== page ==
Buy green to save green so we can build green
Post Independent Contributor
One of the most popular furniture stores in Glenwood Springs isn’t technically a furniture store; it’s a Habitat for Humanity ReStore. In fact, says Scott Gilbert, president of Habitat for Humanity of the Roaring Fork Valley, it’s the No. 1 ReStore in the state. “We are the Nordstrom’s of ReStores in Colorado,” he said with a chuckle.
Shoppers flock from all over the country to ReStore’s boutique and home improvement warehouses to find one-of-a-kind items, mostly from upvalley hotels, remodeling projects and estate sales, at bargain prices. Even if you’re not in the market for a 125-year-old grand piano, antique French stone pinnacles or a queen-size bed from Prince Bandar’s Aspen estate, there’s plenty to find at ReStore, from construction materials and appliances to art, books and brand-new, room-sized area rugs.
Items sell for about 10 to 20 cents on the dollar, said Gilbert. And, the longer something is in the store, the cheaper it gets. “Yellow tags mean the price of the item goes down 10 percent a month,” he explained. “White-tagged items go down 20 percent a month.”
Proceeds go to Habitat for Humanity Roaring Fork Valley (HHRFV), the local affiliate of Habitat for Humanity International. The organization builds homes for low-income families. Since 2000, HHRFV has built 14 homes and, said Gilbert, ReStore is the engine that fuels the operation. “[The local] store brought in over $1.5 million last year,” he added.
Four 24-foot, diesel ReStore trucks pick up donations from Parachute to Aspen all day and bring them to the boutique and warehouses. The items are unloaded, catalogued, priced and staged, which means in-store items must be rearranged to make room. “It’s an ongoing daily battle to keep everything moving,” said Gilbert. “There’s always more stuff at the end of the day than when we started.”
To accommodate the store’s growing popularity, Gilbert moved the entire operation in December 2012 from the Cattle Creek location to what used to be (what else?) a furniture store along Highway 82, just south of the CMC turn-off. “We were busting at the seams, so we consolidated the boutique and warehouse in one location,” he said.
The buildings provide 21,000 square feet of store space with plenty of room for giant chandeliers. There’s also a 16,000-square-foot ReStore warehouse in West Glenwood Springs. “We’ve just about doubled the size of our stores,” said Gilbert. “We’re also more visible here.”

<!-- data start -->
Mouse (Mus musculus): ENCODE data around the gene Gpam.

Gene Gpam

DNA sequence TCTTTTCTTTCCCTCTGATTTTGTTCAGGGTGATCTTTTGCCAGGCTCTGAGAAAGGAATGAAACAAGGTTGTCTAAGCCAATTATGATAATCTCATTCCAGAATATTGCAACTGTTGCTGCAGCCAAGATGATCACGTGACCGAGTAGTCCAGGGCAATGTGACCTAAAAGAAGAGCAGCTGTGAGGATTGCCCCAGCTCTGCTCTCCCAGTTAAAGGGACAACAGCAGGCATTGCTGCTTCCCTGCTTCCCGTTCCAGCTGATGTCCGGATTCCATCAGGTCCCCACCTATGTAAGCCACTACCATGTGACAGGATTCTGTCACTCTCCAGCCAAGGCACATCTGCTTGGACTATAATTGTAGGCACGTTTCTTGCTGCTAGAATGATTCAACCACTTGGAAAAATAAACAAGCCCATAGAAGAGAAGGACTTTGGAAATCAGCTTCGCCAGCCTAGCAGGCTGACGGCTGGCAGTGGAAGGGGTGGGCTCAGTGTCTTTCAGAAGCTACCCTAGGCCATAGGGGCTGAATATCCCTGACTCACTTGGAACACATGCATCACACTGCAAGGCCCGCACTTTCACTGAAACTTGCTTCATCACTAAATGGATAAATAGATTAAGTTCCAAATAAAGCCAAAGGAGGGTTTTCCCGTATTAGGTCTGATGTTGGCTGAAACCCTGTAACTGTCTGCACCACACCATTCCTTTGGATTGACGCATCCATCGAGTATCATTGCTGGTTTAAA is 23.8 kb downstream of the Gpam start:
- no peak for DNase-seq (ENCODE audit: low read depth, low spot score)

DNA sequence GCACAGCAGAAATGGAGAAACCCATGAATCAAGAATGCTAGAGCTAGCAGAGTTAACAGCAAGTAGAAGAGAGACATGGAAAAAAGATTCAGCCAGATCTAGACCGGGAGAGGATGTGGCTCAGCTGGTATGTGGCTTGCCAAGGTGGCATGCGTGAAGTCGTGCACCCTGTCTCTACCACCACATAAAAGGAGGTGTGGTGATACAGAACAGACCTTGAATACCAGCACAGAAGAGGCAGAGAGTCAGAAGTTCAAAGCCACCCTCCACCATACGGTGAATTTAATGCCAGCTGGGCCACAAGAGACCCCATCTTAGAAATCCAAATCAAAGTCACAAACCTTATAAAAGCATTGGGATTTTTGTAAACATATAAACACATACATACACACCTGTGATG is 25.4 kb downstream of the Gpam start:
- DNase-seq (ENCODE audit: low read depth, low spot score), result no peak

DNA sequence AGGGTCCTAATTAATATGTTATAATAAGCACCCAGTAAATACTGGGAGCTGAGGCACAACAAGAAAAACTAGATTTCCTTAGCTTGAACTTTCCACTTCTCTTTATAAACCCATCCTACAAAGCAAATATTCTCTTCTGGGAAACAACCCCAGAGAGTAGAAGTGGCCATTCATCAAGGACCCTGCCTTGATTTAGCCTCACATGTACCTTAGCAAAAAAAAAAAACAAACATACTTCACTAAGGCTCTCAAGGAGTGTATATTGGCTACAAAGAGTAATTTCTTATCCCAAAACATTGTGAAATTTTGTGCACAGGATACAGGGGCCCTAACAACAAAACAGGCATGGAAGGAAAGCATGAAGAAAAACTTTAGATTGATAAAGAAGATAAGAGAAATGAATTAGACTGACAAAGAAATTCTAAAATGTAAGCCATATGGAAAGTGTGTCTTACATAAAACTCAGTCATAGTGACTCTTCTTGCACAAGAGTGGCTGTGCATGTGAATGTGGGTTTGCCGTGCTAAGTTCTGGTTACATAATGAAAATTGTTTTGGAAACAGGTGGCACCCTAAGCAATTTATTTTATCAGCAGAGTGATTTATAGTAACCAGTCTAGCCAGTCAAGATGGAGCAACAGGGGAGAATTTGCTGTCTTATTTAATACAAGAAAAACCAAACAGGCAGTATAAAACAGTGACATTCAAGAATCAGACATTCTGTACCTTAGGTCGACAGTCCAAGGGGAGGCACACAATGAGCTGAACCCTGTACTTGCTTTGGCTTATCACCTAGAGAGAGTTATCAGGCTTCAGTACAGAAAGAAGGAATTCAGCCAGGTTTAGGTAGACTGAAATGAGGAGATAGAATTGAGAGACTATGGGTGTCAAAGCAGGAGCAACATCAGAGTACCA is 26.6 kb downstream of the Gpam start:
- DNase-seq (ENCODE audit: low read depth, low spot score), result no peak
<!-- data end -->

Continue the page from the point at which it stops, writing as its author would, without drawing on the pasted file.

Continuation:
Shopping is fun when quality is high and prices are low, and ReStore offers the feel-good aspect of assisting with housing for those in need. But what ReStore customers may not realize is that they’re also protecting the planet by saving energy and keeping perfectly good stuff from ending up in the local dump.
A recent lighting upgrade for the boutique and neighboring warehouse will cut almost 70 percent off annual ReStore energy costs. And, last year, shoppers diverted more than 1,000 tons of that perfectly good stuff from the landfill, including 400 gallons of latex paint.
ReStore added recycled house paint to its inventory in November 2012 and started collecting used latex paint just before Earth Day this year. The paint is hauled to Denver and recycled by a company called GreenSheen.
According to the company’s website, latex paint is the highest volume waste stream in the nation. More than 565,000 pounds of latex paint were dumped in Douglas, Adams and Boulder counties in 2010.
GreenSheen collects, reformulates and repackages leftover paint and sells it back to Habitat ReStores in Colorado, Wyoming and Texas.
The paint comes in 12 colors and sells for an astounding $12.50 per gallon. White paint sells for $15 per gallon, which Gilbert said is about one-third the retail price. “It’s great paint,” he said. “People might not believe it because we think quality has to cost a lot, but it’s really great paint.”
Gilbert has been with Habitat for Humanity of the Roaring Fork Valley for eight years. He is proud of his staff and volunteers, and what ReStore has been able to accomplish. “We spare the landfill, create jobs, customers buy great stuff and donors get a cool credit,” he said. “It’s a win-win-win-win situation.”
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Over 75,000 hikers visited Hanging Lake during this year’s peak season. Via signage, the city hopes to point more of those hikers also in the direction of downtown Glenwood Springs.